I always thought strawberries were fickle plants that keeled over and died at nothing at all. Apparently only the leaves are. I planted our strawbs out where they can be guarded by weeds and parsnips and they are thriving. They just need a bit of foliage around them to help retain enough water, a wall against late frosts and a little sunshine and they produce berries even in the harshest soil.

7: Mint.

Mint grows everywhere and will dominate your whole garden.

8: Rhubarb.

Rhubarb is not at all hard to grow. Just make sure the roots don’t get choked by grass or weeds as they get established, pull the stems out instead of cutting them and clear up after Autumn is over. They will grow back.

9: Chives.

A little like mint, established chives will regrow year after year without a problem and slowly creep across your garden.

10: Raddishes.

Never had bad luck with raddishes anywhere. Sometimes not had particularly good luck and this soil is awful for them compared to milder, softer soils. But they still grow here. Sow them out, wait, and they will rise up for you to eat all through Summer and Autumn. They don’t really reseed, though, as we eat them before they flower.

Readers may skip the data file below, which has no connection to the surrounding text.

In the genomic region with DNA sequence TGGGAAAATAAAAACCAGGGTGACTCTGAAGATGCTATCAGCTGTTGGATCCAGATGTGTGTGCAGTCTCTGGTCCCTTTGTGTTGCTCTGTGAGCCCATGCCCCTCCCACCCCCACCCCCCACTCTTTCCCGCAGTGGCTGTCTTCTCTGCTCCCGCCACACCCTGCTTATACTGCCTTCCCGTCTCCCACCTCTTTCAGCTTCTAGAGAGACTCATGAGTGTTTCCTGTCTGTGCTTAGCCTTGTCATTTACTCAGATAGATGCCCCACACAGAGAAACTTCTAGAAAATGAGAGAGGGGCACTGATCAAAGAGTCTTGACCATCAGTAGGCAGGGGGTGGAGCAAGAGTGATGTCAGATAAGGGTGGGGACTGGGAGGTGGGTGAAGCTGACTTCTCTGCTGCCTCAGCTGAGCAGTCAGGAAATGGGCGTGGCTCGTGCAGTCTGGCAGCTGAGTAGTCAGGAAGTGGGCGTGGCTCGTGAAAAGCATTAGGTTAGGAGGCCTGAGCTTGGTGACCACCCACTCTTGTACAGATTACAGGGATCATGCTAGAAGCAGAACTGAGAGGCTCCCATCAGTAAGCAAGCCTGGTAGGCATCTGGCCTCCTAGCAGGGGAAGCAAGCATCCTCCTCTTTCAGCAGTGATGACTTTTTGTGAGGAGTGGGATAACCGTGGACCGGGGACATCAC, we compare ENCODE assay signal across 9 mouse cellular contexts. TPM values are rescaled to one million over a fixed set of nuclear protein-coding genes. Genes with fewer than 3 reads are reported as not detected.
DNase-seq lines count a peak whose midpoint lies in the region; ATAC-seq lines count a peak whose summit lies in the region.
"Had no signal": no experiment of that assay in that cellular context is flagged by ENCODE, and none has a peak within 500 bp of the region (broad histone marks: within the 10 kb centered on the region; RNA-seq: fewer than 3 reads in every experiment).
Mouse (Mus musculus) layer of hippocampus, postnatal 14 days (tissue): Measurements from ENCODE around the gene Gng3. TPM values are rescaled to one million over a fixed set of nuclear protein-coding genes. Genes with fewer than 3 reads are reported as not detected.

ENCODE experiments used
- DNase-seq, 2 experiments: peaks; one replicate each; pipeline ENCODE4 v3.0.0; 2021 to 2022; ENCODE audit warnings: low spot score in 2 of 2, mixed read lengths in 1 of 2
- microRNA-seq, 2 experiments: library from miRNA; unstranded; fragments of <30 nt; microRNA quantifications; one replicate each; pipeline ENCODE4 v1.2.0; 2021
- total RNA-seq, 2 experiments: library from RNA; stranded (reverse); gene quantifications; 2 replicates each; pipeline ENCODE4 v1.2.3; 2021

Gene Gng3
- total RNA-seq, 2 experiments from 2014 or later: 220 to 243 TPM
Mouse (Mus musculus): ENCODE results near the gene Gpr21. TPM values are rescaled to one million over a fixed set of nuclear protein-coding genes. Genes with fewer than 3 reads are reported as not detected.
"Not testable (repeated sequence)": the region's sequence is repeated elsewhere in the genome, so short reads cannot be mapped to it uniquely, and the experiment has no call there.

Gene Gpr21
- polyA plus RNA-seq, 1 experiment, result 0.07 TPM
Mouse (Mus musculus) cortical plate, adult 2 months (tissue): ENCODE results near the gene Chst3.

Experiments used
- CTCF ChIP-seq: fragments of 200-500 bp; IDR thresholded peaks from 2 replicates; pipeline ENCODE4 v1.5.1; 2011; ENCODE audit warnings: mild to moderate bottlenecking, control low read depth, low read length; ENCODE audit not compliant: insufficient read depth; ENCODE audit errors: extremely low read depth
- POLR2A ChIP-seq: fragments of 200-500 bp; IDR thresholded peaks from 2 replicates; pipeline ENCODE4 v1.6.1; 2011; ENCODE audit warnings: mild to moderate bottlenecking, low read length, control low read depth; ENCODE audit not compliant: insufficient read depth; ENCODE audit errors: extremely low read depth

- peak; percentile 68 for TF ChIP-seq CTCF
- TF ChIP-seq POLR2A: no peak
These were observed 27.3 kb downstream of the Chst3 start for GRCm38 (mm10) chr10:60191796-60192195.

And those are 10 plants that survive our garden. What troubles does your garden have? Got any gardening staples?

TTFN and Happy Hunting!

 

For help starting out homemaking, check out The ESSENTIAL Beginner Homemaker’s Guide. For help budgeting all your everday and not-so-everyday essentials, from food to transport to clothes, check out On A Budget: The good homemaker’s guide to economizing.

Being All You Can Be. Part IV: Self-Sufficiency.

In Part II I outlined how there are three pillars to being all you can be: finance, self-sufficiency and enjoyment.ย  And all of them are crucial to being a well-rounded person.

Part III addressed how finance is important to being all you can be, and a few ways of contributing financially.

But where you cannot afford a service or product, where your financing abilities fall short, you needn’t go without. After all, if you need to, you can do almost anything yourself. Here are some self-sufficiency skills which will save you money on projects you may not be able to realistically outsource.

  1. Grow your own. If you can grow the food you eat, you eat better and save money. Consider getting herbs and a bonsaid lemon tree for the kitchen; tomatoes, courgettes, oranges, strawberries and raddishes on balconies; carrots, potatoes, rhubarb, berries and cabbages in small gardens, and fruit trees and various crops in bigger gardens.